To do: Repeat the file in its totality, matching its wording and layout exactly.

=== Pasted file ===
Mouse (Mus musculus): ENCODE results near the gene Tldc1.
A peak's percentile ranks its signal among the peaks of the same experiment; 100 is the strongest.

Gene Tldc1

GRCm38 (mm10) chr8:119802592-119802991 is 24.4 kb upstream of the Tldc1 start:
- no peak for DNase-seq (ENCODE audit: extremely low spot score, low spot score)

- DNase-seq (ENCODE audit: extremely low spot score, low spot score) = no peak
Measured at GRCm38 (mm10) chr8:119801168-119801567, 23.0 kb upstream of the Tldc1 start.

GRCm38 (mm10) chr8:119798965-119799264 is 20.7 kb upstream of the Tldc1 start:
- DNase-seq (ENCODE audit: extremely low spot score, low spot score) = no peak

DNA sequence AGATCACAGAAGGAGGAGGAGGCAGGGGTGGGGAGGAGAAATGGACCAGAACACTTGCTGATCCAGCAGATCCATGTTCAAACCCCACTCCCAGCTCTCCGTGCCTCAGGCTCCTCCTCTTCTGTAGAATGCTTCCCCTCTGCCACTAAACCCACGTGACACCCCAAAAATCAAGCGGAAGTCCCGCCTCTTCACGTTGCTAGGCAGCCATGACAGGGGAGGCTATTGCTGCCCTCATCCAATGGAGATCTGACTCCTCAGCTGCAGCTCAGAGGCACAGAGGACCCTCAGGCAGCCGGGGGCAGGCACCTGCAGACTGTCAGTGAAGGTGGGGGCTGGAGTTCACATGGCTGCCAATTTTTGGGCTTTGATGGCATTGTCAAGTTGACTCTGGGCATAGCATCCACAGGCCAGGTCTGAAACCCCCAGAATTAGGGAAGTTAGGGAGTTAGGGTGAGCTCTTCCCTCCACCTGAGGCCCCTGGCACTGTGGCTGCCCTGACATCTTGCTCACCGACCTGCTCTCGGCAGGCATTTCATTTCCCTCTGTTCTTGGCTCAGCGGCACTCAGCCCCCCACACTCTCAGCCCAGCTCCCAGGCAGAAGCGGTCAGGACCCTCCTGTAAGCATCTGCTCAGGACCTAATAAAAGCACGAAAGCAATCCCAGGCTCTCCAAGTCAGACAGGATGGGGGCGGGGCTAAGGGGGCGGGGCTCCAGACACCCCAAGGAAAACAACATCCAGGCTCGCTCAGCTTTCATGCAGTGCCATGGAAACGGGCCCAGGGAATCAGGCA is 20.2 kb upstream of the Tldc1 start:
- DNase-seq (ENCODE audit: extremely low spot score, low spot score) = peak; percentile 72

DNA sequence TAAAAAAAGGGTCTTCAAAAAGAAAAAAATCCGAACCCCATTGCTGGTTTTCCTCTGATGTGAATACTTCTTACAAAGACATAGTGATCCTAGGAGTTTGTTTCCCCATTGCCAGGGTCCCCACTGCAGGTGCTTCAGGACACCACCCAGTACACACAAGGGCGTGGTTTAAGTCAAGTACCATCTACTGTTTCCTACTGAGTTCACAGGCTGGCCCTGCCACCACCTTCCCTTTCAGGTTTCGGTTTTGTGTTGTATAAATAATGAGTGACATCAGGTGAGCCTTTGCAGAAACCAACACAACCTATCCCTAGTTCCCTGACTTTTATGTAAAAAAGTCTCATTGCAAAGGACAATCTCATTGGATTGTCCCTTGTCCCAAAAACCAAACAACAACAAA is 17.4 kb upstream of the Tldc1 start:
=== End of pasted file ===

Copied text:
Mouse (Mus musculus): ENCODE results near the gene Tldc1.
A peak's percentile ranks its signal among the peaks of the same experiment; 100 is the strongest.

Gene Tldc1

GRCm38 (mm10) chr8:119802592-119802991 is 24.4 kb upstream of the Tldc1 start:
- no peak for DNase-seq (ENCODE audit: extremely low spot score, low spot score)

- DNase-seq (ENCODE audit: extremely low spot score, low spot score) = no peak
Measured at GRCm38 (mm10) chr8:119801168-119801567, 23.0 kb upstream of the Tldc1 start.

GRCm38 (mm10) chr8:119798965-119799264 is 20.7 kb upstream of the Tldc1 start:
- DNase-seq (ENCODE audit: extremely low spot score, low spot score) = no peak

DNA sequence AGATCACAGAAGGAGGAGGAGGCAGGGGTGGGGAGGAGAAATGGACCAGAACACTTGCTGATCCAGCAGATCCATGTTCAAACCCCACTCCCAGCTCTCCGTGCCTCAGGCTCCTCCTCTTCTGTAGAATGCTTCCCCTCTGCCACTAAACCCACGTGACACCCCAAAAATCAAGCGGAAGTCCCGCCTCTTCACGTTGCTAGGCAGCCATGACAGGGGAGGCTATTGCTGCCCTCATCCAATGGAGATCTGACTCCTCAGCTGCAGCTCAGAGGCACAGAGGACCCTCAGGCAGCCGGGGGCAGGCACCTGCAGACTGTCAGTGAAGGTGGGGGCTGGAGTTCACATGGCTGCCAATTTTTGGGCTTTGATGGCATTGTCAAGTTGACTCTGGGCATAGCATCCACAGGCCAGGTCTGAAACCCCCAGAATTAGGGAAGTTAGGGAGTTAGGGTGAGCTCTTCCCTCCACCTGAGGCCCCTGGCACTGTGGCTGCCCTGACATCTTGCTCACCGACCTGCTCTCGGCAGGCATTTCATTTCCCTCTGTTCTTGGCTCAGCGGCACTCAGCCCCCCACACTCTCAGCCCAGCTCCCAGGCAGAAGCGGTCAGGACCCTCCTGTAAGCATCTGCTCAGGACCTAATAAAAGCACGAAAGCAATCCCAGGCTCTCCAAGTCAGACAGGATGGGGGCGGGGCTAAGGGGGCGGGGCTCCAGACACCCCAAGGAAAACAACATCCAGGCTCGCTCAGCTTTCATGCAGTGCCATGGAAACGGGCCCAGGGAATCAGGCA is 20.2 kb upstream of the Tldc1 start:
- DNase-seq (ENCODE audit: extremely low spot score, low spot score) = peak; percentile 72

DNA sequence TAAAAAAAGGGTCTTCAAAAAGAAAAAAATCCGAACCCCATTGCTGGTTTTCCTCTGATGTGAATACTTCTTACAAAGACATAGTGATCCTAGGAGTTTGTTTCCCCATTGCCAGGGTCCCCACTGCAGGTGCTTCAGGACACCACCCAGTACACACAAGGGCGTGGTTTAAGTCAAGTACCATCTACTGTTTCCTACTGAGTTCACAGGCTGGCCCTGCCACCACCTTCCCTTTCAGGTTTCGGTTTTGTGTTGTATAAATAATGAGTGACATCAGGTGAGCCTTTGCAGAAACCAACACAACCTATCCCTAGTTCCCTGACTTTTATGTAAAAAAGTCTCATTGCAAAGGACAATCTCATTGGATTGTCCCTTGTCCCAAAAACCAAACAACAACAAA is 17.4 kb upstream of the Tldc1 start: